Domino develops tactile-coded bottle for P&G

Domino Printing Sciences (Domino) has teamed up with Procter and Gamble (P&G) to develop an inclusive, tactile technology for product labeling, helping visually impaired consumers distinguish personal care products.
Domino has teamed up with P&G to develop an inclusive, tactile technology for product labeling

According to Domino, less than 10 percent of people in the US with the highest visual impairment can read the tactile writing system. Therefore P&G and Domino sought to develop a more universal alternative to make the bottles more accessible to anyone with partial or complete sight loss.

‘Most shampoo and conditioner bottles are designed to look and feel the same,’ said P&G’s special consultant for inclusive design, Sumaira Latif, who is registered blind herself. ‘We realized that we have a huge opportunity to improve our products and packaging and to encourage other businesses to do the same.’

‘We were invited to visit Domino’s specialist laser testing labs in Hamburg, initially to discuss the requirements for the project, and then again for a two-day working session to identify the best possible solution. Together, we chose the Herbal Essences bio:renew range of shampoo and conditioners as a trial product, which could be easily marked by Domino’s D-Series CO2 laser coders to create a differentiating tactile marker,’ added Kevin Higgins, engineer at P&G.

Dr Stefan Stadler, team Lead at the Laser Academy, led the collaborative task with Latif and her team to find the best approach. They identified the bottom of the bottle, where the plastic is at its thickest, as the best location for the coding, where it would be easily identifiable without compromising the integrity of the packaging.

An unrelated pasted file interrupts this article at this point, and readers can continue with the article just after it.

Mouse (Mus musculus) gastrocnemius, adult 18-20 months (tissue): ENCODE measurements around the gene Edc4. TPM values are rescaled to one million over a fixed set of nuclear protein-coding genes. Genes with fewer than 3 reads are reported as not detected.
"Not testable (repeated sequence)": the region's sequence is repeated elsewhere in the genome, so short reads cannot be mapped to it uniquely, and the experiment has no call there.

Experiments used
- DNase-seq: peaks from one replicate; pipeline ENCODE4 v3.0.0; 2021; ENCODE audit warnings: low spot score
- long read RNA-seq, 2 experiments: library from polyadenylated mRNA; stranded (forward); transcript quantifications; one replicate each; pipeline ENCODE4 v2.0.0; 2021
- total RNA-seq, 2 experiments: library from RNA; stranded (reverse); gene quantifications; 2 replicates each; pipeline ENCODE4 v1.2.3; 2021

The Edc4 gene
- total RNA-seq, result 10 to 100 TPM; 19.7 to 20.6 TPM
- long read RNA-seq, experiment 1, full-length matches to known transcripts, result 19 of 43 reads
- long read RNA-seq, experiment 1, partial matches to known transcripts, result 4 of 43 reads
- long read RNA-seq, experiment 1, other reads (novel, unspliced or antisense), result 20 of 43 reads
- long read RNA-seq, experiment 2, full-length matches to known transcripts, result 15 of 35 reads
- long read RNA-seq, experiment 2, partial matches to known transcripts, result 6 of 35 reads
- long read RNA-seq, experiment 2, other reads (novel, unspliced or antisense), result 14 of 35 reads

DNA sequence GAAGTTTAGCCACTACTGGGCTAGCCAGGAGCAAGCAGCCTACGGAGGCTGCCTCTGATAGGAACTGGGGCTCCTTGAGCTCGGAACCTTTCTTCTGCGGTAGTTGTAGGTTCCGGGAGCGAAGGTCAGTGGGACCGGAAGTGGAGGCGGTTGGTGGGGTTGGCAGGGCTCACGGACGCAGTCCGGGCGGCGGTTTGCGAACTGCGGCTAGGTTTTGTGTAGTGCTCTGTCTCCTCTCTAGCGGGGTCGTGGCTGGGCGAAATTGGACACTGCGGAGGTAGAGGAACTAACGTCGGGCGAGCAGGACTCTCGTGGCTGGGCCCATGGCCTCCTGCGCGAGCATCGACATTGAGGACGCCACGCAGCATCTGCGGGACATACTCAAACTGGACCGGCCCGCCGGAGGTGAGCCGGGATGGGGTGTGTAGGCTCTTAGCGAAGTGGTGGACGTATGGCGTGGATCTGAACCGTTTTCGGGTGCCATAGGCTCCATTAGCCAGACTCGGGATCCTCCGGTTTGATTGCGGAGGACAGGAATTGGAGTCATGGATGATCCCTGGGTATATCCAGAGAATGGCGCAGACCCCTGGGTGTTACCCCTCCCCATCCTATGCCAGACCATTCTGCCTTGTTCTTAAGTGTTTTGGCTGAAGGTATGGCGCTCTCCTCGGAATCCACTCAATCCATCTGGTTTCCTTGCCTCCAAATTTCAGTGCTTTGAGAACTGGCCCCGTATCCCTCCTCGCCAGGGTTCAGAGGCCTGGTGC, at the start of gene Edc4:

‘The chosen design features, a row of raised lines on the bottom of the back of the shampoo bottles — S for shampoo, S for stripes — with two rows of raised dots in the same place on conditioner bottles — C for conditioner, C for circles,’ commented Stadler.  

To ensure the new stripes and circles approach would work for consumers, P&G presented the newly coded bottles to the Royal National Institute of Blind People (RNIB) in the UK for consumer testing. A follow-up focus group with visually impaired consumers approved the new inclusive bottle design with many positive reviews from those living with partial or complete sight loss. Based on the success of the initial trial, P&G rolled out the new design across all its US range of Herbal Essences bio:renew shampoos and conditioners.

The long-term aim of P&G’s project is to encourage more manufacturers to create inclusive packaging designs for beauty and personal care products, which are often used by visually impaired consumers when they are unable to rely on glasses or contact lenses. 

‘We are really passionate about helping our customers to produce products which enrich the lives of consumers and which can be used and enjoyed by everyone, regardless of their circumstances,’ said Nitin Mistry, global account manager at Domino. ‘As such, we are thrilled to have worked with P&G on this project and would welcome discussion with any other organizations who are looking to design inclusivity into their product packaging.’